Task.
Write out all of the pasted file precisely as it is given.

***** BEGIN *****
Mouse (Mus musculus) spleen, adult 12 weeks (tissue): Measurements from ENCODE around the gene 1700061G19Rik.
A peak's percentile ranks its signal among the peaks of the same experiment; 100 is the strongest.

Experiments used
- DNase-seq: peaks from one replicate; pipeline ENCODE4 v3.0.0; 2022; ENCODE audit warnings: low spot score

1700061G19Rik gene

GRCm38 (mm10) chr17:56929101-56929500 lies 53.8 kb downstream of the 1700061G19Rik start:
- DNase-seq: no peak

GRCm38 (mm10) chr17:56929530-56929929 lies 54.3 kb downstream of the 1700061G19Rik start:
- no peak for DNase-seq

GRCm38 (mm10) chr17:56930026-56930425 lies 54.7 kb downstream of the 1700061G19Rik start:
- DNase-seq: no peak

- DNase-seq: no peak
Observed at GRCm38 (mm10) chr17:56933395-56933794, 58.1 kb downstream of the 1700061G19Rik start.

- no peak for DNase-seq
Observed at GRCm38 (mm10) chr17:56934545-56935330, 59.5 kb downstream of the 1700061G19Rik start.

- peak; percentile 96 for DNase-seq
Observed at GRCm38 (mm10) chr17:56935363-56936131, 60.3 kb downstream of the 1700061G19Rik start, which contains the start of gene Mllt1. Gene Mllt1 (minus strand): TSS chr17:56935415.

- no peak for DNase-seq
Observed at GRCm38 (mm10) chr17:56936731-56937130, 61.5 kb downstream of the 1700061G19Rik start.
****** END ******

Mouse (Mus musculus) spleen, adult 12 weeks (tissue): Measurements from ENCODE around the gene 1700061G19Rik.
A peak's percentile ranks its signal among the peaks of the same experiment; 100 is the strongest.

Experiments used
- DNase-seq: peaks from one replicate; pipeline ENCODE4 v3.0.0; 2022; ENCODE audit warnings: low spot score

1700061G19Rik gene

GRCm38 (mm10) chr17:56929101-56929500 lies 53.8 kb downstream of the 1700061G19Rik start:
- DNase-seq: no peak

GRCm38 (mm10) chr17:56929530-56929929 lies 54.3 kb downstream of the 1700061G19Rik start:
- no peak for DNase-seq

GRCm38 (mm10) chr17:56930026-56930425 lies 54.7 kb downstream of the 1700061G19Rik start:
- DNase-seq: no peak

- DNase-seq: no peak
Observed at GRCm38 (mm10) chr17:56933395-56933794, 58.1 kb downstream of the 1700061G19Rik start.

- no peak for DNase-seq
Observed at GRCm38 (mm10) chr17:56934545-56935330, 59.5 kb downstream of the 1700061G19Rik start.

- peak; percentile 96 for DNase-seq
Observed at GRCm38 (mm10) chr17:56935363-56936131, 60.3 kb downstream of the 1700061G19Rik start, which contains the start of gene Mllt1. Gene Mllt1 (minus strand): TSS chr17:56935415.

- no peak for DNase-seq
Observed at GRCm38 (mm10) chr17:56936731-56937130, 61.5 kb downstream of the 1700061G19Rik start.